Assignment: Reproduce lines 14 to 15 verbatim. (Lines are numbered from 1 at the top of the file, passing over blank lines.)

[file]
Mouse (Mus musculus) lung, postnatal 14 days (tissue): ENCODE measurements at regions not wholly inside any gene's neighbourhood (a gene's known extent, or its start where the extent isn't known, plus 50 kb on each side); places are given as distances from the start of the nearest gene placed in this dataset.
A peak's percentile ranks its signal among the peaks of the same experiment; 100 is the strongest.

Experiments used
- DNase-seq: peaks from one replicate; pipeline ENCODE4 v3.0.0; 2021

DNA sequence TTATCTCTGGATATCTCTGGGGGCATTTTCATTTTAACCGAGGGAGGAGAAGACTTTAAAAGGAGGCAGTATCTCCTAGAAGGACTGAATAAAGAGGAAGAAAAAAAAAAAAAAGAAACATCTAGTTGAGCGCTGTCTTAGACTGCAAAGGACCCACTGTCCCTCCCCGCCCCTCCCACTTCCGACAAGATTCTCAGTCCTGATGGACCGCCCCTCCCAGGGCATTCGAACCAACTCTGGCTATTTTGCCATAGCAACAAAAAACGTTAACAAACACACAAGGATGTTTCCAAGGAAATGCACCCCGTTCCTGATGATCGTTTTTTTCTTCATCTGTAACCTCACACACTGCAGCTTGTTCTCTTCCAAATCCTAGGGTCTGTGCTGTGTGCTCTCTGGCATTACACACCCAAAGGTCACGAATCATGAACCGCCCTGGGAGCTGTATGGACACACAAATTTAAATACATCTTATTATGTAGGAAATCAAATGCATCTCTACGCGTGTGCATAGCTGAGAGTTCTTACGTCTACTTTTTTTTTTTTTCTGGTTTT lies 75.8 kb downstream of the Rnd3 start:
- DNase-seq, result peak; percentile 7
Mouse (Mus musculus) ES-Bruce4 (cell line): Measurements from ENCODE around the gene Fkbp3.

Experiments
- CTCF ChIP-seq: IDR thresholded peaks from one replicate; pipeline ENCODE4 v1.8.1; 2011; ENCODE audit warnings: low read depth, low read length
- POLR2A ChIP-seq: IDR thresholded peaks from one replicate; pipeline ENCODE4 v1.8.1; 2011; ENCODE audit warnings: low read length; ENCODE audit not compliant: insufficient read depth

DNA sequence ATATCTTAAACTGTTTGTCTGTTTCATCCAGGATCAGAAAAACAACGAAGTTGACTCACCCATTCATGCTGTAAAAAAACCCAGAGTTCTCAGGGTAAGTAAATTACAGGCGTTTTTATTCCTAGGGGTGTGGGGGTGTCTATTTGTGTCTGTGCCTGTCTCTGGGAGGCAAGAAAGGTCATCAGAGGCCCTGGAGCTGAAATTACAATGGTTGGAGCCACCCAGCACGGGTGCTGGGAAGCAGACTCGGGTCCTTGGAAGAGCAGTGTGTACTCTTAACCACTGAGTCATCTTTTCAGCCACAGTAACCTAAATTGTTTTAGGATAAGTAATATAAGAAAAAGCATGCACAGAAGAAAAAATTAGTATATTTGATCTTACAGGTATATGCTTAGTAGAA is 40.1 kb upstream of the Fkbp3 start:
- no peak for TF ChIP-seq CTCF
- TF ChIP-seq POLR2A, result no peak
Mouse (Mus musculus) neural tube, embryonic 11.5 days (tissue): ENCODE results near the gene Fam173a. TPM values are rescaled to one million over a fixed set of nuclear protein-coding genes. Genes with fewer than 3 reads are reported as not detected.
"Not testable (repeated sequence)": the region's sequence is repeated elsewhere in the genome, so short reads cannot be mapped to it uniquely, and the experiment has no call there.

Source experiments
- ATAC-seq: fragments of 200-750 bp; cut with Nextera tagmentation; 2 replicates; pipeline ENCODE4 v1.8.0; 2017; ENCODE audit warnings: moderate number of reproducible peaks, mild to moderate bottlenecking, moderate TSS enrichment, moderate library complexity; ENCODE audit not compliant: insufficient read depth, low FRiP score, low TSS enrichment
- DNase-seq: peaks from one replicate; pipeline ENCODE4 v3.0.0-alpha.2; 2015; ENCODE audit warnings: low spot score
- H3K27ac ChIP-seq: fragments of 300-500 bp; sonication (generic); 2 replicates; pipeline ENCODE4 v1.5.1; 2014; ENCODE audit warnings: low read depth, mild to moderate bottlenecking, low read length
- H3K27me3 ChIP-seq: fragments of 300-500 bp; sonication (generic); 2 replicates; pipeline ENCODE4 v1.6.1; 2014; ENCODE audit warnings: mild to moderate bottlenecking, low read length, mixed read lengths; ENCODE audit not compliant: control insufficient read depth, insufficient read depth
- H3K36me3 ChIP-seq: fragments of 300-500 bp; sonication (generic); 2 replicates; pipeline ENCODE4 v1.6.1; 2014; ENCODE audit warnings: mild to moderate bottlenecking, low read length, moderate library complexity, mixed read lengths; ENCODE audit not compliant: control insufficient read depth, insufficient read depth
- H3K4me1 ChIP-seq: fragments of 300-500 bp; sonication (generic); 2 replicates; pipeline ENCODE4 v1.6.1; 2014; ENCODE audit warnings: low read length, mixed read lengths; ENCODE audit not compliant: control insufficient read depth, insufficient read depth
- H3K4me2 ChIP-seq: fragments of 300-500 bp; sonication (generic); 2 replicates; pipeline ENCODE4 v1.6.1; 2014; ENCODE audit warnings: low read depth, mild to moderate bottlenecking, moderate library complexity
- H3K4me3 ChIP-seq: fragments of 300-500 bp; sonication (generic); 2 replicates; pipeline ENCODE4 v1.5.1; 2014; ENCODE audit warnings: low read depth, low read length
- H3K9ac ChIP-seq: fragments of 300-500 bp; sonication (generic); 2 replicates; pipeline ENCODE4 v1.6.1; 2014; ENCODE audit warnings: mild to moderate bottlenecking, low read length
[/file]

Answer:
Mouse (Mus musculus) neural tube, embryonic 11.5 days (tissue): ENCODE results near the gene Fam173a. TPM values are rescaled to one million over a fixed set of nuclear protein-coding genes. Genes with fewer than 3 reads are reported as not detected.
"Not testable (repeated sequence)": the region's sequence is repeated elsewhere in the genome, so short reads cannot be mapped to it uniquely, and the experiment has no call there.